I’ve been writing since I was a child. So that’s over 35 years. I’ve always been fascinated with stories and what constitutes a good one, so that’s been a driving force. I wrote my first novels while I was in high school (age 16-17) and my next novels in college (age 17-19) and then I wrote mostly nonfiction (schoolwork) and poetry until graduate school, when I wrote lots of spec fic short stories and submitted them for consideration for publication. They were all rejected, but I learned a lot. I stopped writing fiction for a few years (graduate school took up most of my time), then wrote a bit more, then stopped. Finally, in 2005, I went back through all of my old fiction projects and decided there was a spark there, and I wrote what would become my first published novel, Land of Entrapment, in 2006. I haven’t really stopped since.
Why do you write? What does it mean to you?
I write as a way to escape and as a way to journey into different worlds and different areas. I also write because I have a creative streak and that’s how it expresses. What does it mean? It means part of my soul. If someone asked me whether I could walk away from my job tomorrow, would I be okay with that, I’d say, “yes.” If someone asked me if I could walk away from writing tomorrow, would I be okay with that, I’d say, “hell, no.” Think of some aspect of yourself that you’ve had as long as you can remember and then think about trying not to have that aspect. It’s practically impossible to get rid of. Writing is that deeply ingrained in me. I can’t not write. And I love sharing stories with people.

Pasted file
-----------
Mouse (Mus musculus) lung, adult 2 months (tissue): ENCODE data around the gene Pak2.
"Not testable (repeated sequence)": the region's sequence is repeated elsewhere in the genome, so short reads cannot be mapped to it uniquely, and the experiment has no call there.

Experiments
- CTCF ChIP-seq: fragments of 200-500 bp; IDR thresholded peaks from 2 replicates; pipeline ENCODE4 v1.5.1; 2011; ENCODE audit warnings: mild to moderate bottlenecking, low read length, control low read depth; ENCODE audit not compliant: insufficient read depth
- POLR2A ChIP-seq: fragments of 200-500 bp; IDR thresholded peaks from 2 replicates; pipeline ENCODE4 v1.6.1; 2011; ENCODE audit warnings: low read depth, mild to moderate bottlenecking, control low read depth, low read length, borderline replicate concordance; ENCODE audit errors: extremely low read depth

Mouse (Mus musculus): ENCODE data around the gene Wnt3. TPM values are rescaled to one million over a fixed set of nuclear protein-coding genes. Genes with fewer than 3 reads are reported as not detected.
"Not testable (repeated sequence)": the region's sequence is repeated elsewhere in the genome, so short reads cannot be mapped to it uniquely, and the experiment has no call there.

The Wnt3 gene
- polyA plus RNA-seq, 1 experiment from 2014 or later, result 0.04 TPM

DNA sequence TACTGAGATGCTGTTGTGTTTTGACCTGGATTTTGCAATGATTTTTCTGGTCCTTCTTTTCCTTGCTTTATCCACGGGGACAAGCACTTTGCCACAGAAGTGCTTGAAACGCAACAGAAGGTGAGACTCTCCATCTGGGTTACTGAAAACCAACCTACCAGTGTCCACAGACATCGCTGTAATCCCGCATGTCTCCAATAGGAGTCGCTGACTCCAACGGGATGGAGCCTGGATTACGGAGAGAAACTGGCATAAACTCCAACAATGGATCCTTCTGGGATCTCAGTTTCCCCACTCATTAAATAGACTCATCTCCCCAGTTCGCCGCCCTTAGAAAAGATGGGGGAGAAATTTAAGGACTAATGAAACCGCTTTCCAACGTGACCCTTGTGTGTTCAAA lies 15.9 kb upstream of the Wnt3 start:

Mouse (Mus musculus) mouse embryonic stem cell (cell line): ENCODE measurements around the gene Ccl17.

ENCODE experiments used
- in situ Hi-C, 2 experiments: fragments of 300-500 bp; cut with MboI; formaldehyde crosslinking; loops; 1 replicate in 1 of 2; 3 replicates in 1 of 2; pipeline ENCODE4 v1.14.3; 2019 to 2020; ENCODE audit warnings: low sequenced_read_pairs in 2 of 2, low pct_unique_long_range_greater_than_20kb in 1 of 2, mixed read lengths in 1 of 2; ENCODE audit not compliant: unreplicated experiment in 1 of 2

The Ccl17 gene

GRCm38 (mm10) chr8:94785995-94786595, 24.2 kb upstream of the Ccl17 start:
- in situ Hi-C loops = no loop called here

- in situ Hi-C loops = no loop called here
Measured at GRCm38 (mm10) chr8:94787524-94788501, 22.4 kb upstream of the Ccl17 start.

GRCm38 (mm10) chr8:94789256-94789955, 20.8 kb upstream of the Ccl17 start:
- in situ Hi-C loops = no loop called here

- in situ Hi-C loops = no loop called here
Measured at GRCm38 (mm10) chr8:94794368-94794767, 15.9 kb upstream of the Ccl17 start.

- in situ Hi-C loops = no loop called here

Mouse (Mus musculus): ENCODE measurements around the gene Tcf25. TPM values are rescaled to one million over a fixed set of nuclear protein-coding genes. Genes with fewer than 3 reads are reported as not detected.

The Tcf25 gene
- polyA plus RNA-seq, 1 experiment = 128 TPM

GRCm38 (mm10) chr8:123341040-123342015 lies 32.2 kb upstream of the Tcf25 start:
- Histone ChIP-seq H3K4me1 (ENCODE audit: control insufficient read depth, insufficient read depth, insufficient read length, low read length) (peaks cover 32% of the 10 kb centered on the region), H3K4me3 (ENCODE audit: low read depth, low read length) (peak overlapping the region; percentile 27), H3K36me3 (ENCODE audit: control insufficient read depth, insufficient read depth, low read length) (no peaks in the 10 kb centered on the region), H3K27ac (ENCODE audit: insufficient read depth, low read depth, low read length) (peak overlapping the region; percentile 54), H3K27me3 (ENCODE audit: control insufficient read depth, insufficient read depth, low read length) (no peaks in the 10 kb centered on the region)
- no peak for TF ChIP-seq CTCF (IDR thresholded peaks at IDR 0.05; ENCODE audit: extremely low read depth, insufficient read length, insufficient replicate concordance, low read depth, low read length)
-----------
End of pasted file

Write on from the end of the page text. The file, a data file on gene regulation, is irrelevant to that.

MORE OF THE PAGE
How long does it take you to write a novel?
Depends. I have a day job (i.e. I work 40-50 hours a week), which means I only get 1-2 hours of writing time a day outside of weekends. If I didn’t have a day job, I could write a novel in about 3-4 months. With my day job, it takes 2 or 3 times that (often more, depending on what’s going on in my life). I wish I could just write all day, because I tend not to have problems doing that. Heh.
How much time per week do you spend writing?
If I’m lucky, I get 10-15 hours in of straight-up writing. On weekends, I can easily get in 15 hours, too. That doesn’t include the time I have to spend on marketing each week, either.
When and where do you write the most?